One of the most powerful of JXTA’s services is the pipe service. The idea of a pipe is familiar to users of Unix systems: a pipe is used to connect the output from one command to the input of another command. On a Unix system, if you want to count the number of unique exceptions that occur in a log file, you might use this command:
cat log | grep "Exception" | sort | uniq | wc -l
log file to its standard output. The
grep command reads this file from its standard
input and searches for lines containing the string
“Exception”; it prints matching
lines to its standard output. The
reads these lines from its standard input and sends the sorted list
to its standard output, where it is read by the
uniq command, which removes duplicate lines. The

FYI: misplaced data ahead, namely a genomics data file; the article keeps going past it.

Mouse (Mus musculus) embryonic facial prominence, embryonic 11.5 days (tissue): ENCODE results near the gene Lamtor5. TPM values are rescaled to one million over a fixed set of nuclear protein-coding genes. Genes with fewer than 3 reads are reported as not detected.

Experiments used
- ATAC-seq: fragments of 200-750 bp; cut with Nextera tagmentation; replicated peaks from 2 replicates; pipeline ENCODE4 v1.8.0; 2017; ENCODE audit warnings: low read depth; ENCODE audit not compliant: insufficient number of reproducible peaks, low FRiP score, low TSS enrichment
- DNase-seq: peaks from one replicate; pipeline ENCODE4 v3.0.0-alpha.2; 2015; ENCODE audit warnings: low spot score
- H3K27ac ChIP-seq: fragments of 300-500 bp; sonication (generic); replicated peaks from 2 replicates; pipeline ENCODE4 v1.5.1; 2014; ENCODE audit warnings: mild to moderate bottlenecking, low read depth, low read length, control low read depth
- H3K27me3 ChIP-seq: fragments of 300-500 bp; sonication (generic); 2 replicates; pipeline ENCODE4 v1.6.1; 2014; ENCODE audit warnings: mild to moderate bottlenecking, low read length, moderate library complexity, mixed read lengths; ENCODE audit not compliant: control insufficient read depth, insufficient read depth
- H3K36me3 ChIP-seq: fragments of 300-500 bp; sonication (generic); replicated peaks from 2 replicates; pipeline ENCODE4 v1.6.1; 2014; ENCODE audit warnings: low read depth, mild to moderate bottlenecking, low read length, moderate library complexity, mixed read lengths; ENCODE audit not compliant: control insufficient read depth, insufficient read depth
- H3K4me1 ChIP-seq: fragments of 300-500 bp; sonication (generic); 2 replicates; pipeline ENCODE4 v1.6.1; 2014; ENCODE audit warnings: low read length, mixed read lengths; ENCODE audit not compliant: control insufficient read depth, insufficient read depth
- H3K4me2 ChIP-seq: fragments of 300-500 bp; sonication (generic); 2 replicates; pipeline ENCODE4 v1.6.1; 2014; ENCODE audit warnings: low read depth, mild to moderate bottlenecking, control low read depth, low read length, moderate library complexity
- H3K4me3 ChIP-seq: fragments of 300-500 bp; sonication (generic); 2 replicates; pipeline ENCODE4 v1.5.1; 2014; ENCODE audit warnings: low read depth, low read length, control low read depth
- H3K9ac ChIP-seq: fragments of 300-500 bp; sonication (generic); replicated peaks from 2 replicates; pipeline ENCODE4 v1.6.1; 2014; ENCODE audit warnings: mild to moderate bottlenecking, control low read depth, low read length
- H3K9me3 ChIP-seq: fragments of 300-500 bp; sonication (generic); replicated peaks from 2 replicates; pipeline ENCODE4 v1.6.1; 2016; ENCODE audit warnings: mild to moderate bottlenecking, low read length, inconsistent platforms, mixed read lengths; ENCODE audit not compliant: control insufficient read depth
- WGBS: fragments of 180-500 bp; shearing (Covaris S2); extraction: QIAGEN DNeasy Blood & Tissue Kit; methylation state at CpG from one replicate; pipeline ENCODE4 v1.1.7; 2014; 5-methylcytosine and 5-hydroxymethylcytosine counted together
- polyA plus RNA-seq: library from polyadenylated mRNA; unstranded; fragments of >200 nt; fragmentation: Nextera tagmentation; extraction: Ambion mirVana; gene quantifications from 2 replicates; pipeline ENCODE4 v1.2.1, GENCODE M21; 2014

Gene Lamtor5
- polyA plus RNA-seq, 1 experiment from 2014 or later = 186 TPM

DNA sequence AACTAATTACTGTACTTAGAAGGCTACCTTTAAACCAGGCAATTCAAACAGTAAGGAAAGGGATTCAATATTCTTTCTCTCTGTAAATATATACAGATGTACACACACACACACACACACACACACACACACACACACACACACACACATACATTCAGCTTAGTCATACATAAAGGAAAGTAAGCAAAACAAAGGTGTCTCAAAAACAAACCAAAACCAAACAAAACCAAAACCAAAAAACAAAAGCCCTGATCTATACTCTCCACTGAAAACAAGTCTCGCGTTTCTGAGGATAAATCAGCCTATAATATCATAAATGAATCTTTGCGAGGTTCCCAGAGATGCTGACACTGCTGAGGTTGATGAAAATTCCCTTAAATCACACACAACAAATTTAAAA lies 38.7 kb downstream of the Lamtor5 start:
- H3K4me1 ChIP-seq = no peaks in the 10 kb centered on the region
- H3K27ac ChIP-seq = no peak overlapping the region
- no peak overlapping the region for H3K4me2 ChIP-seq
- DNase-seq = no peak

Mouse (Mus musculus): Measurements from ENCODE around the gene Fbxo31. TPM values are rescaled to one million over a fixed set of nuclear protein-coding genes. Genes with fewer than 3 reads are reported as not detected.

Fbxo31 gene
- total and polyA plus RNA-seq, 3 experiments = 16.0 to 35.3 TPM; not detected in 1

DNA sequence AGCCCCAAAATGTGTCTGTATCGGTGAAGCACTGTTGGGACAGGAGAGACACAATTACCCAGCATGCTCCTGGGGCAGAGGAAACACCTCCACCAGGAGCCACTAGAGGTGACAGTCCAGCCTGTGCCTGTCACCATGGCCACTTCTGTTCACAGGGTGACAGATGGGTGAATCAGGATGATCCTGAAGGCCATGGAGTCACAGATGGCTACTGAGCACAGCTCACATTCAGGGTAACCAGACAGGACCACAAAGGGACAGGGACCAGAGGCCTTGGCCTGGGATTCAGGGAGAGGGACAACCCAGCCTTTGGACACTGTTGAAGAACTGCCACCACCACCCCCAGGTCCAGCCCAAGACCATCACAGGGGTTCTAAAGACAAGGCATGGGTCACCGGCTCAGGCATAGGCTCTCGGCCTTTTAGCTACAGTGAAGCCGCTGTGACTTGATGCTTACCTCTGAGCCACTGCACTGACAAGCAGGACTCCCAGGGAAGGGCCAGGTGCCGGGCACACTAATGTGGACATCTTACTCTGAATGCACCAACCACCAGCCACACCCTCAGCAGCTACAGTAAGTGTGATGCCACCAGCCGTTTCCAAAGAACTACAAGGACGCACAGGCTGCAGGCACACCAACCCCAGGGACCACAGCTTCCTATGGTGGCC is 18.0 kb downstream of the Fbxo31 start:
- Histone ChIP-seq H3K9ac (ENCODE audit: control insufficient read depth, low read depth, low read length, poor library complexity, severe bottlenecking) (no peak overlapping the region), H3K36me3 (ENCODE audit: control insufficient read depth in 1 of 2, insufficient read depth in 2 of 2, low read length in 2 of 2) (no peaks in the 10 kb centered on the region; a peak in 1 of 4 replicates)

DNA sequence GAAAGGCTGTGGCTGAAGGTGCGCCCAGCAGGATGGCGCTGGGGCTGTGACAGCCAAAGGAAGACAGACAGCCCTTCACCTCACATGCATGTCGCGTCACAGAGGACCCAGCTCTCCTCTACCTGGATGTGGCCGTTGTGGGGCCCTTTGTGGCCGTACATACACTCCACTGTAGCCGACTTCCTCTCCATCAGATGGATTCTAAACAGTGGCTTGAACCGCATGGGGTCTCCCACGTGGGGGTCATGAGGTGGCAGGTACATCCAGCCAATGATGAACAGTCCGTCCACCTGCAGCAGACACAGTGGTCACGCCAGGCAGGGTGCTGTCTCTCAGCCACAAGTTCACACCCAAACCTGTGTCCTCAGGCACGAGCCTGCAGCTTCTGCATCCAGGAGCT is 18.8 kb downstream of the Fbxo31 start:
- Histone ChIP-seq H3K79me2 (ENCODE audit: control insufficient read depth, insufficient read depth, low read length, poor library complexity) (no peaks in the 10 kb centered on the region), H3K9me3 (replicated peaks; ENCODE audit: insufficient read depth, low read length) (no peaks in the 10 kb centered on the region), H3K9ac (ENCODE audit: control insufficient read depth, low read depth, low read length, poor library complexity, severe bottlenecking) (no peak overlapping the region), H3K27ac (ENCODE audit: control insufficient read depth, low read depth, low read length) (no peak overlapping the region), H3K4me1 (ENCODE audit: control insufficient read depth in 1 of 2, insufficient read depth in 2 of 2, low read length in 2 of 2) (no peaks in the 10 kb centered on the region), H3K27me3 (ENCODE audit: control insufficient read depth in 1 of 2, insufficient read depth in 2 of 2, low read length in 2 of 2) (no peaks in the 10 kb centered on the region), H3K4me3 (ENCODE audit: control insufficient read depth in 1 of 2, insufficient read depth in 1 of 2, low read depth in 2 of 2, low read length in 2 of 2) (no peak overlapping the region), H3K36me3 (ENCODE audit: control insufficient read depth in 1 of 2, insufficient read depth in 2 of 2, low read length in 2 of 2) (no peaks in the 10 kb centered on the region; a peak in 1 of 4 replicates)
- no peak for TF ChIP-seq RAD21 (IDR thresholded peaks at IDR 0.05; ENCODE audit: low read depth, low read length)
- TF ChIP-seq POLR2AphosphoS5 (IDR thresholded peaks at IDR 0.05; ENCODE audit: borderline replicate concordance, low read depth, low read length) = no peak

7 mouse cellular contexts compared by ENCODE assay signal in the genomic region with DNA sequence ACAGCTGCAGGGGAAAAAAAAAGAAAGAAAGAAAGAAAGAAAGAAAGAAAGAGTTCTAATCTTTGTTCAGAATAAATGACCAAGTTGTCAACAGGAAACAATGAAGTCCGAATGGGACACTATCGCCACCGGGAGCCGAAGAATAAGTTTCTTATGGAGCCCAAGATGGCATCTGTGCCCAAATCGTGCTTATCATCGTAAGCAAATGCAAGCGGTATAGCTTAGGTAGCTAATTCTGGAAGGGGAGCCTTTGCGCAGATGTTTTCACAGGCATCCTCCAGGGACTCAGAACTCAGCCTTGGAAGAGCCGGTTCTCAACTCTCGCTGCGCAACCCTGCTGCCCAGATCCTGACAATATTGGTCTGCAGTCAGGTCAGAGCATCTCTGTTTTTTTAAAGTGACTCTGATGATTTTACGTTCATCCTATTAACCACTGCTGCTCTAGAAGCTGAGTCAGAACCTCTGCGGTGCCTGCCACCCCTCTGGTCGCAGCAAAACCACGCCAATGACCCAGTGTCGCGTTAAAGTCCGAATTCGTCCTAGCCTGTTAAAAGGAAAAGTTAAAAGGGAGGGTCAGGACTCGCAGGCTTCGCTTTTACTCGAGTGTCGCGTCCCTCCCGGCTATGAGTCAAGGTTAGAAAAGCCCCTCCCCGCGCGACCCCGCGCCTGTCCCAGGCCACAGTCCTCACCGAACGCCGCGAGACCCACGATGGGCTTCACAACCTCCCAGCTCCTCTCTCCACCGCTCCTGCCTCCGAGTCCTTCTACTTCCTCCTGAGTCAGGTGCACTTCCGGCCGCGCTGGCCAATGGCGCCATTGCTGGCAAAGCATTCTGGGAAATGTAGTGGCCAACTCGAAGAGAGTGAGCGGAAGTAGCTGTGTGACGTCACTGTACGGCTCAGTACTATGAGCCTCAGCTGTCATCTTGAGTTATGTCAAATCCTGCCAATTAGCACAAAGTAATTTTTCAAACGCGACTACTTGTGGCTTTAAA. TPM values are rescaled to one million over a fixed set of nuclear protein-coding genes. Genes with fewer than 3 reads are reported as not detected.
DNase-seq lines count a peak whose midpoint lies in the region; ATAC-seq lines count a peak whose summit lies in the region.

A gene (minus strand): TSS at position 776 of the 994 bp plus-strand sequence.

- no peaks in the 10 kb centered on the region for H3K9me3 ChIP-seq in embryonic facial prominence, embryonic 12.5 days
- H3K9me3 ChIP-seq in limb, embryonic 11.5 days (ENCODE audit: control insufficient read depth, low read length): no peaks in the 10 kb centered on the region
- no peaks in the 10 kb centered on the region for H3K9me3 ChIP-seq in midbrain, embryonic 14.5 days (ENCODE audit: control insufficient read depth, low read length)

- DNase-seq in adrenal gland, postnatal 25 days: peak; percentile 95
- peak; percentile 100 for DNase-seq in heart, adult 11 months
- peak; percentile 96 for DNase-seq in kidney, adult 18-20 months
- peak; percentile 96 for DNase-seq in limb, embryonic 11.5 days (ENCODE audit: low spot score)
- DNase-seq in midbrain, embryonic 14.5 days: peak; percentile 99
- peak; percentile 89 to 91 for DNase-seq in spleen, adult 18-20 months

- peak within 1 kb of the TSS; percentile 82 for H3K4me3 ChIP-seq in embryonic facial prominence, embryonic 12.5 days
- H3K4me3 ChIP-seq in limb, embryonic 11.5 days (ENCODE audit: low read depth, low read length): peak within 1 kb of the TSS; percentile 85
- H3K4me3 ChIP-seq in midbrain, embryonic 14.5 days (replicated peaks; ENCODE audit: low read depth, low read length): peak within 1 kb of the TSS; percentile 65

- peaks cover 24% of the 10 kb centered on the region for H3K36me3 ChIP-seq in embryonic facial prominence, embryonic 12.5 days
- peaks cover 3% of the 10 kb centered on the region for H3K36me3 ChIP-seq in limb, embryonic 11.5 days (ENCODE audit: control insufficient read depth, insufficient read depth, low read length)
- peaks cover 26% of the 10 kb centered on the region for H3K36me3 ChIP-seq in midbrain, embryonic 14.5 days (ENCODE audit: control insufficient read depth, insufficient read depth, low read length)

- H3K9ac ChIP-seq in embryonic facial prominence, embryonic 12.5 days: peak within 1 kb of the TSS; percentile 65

unduplicated lines are sent to its standard output, where they are
read by the
wc command, which counts the number of
lines and finally prints that number.
Pipes are quite useful in that they allow you to build complex functionality from a number of simple building blocks. JXTA takes the familiar idea of pipes and extends their functionality to the network.
JXTA pipes are defined in terms of the endpoints available to a peer. A peer endpoint is a logical abstraction of an address on a network transport that is capable of sending and receiving network messages. In the examples we’ve seen so far, the network transport has always been IP-based: the shell peer we’ve looked ...